Director: Lee Hirsch
MPAA Rating: (for intense thematic material, disturbing content, and some strong language - all involving kids)
Running Time: 1:34
Release Date: 3/30/12 (limited); 4/13/12 (wider)
Review by Mark Dujsik | April 12, 2012
The national spotlight has been shone upon the topic of bullying in schools after a string of teen and young adult suicides made headlines. The only "crime" these kids committed was to be different.
We instinctually want to and do empathize with the victims of bullying and sympathize with the parents who have lost kids for no rational reason. Bully tells their story and how, after having had enough of a society and culture that simply wants to sweep the entire thing under the carpet, they try in their own small and eventually widespread ways to deal with the issue of bullying. It might be as simple as finally telling one's parents or teacher that they are having trouble with classmates at school (or letting the film crew do it) or as large as establishing a national organization and holding a rally.
At the start, their voices are frightened and uncertain—filled with pain and anxiety. A trip on the school bus is a most terrible prospect for a 12-year-old boy who has the misfortune to be going through the awkward stage of adolescent development. In response to calling an older boy his "buddy," the other kid threatens to bring a knife with him the next day (It's a wonder, honestly, that director Lee Hirsch and his crew, willing to report activity they see over the course of filming to school administrators and the boy's parents, wait so long to do so). Alex likes school but wonders if it's worth the effort.
A school bus plays another major role in the life of another young girl. One day she had enough of the continual torture (It's never revealed what kids said to her to bring her to this point) and brought a gun with her to the school bus. Now Ja'Meya is sitting in a juvenile prison and waiting to hear if she'll be charged with multiple counts of felony kidnapping. The local Sheriff reminds us that no amount or content of bullying justifies someone threatening her classmates with a gun. He's right, of course, but after hearing that older kid on Alex' bus make a threat of violence, we have to wonder if anything similar happened on Ja'Meya's rides to school in the past.
Kelby doesn't really have a school anymore. She announced she was a lesbian to her parents. They were raised and believed that to be a sin—not so much anymore. The entire family unit is now seen as a band of outcasts in their small community in the Bible Belt; Kelby's teacher separates her students into three groups: boys, girls, and Kelby. She wants to make a difference.
Finally, there are two pairs of parents whose sons committed suicide after prolonged verbal and physical abuse at school. They've become part of a group of concerned parents and students who work to bring the subject of bullying to a greater audience.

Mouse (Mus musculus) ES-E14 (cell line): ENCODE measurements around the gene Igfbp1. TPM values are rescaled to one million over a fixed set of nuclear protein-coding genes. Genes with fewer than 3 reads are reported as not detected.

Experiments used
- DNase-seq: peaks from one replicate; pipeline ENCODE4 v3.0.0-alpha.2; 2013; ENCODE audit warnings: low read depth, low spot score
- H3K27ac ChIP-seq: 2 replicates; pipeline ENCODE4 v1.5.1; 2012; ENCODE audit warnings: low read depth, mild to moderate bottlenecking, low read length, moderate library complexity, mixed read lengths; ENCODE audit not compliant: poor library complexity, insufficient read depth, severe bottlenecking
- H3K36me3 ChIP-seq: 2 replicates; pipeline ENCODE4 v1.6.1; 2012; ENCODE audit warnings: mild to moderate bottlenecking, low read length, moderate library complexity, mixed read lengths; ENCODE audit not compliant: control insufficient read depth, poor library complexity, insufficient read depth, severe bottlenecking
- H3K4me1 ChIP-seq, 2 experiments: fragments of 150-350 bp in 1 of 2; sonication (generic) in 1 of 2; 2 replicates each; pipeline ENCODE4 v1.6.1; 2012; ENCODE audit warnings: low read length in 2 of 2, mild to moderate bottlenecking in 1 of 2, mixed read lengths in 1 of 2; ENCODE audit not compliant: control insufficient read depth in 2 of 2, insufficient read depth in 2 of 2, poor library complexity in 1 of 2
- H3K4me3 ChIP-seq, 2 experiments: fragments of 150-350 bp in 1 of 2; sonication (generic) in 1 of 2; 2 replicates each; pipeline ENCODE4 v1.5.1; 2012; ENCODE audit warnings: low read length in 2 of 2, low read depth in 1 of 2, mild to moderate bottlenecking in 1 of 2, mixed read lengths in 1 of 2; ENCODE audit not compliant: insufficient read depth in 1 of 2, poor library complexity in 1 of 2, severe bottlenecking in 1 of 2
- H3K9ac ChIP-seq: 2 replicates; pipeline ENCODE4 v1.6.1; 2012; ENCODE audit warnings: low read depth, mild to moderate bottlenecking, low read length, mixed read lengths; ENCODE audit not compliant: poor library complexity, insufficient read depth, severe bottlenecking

Many questions arise from their fight and from the fact that Hirsch remains completely silent. The goal is clear (to stop bullying), but what is the proposed way to go about this? Does one start regulating an unfortunate and sometimes terrible behavior that was around when I was a kid, when my parents were kids, when their parents would be kids, etc., etc.? Where does one start to do so? Where will that lead?
If these questions have crossed Hirsch's mind, they do not have an impact on the movie. Like so many issue-focused documentaries, it's the problem, not the solution, that matters. Another gap is in the wholly one-sided nature of the account. Surely there is room to examine from where these bullies come. One can only imagine a household where this sort of behavior is overlooked or possibly encouraged. Hirsch could have done well to delve deeper.
The answer, it seems from the limited view the movie offers, is stricter guidelines for and training aimed at teachers to help those who are bullied, for faculty and school administration to properly discipline the bullies, and for schools to hire administrators who actually care about their students' lives instead of ones, like a certain assistant principal on display here, who only pretend to care when parents show up in their office—or when the camera is turned on them. A most infuriating moment comes when this assistant principal insists that a kid is as bad as his tormentor when he refuses to shake the bully's hand.
It only goes to show how complex and far from black-and-white this whole issue is. There's room for debate, and Bully, a well-intentioned but ultimately shallow exploration of an age-old dilemma, doesn't seem to want to engage in it.
Note: The version of Bully I saw would have earned an R rating from the MPAA. From reports I've read, to obtain a PG-13 rating a few instances of swearing have been bleeped out. The logic of the MPAA ratings board is, of course, absurd: Three instances of a certain word would have no more of a damaging effect on kids aged 13 and up than four or one for that matter (After all, the swearing in the movie comes from kids, some under the age of 13). Now teenagers will be able to see the movie on their own without parental accompaniment.The irony is that one of the movie's primary arguments is that parents should be more aware of and involved in what happens in their children's lives. The lesser rating means, in theory, that some parents might miss the message. While I do not think Bully is a successful examination of this issue, the movie definitely raises plenty of points for parents to discuss with their children and vice versa. For once—while I still believe the MPAA's ratings process needs serious reevaluation—they may have unintentionally stumbled upon the appropriate rating the first time.
Copyright © 2012 by Mark Dujsik. All rights reserved.
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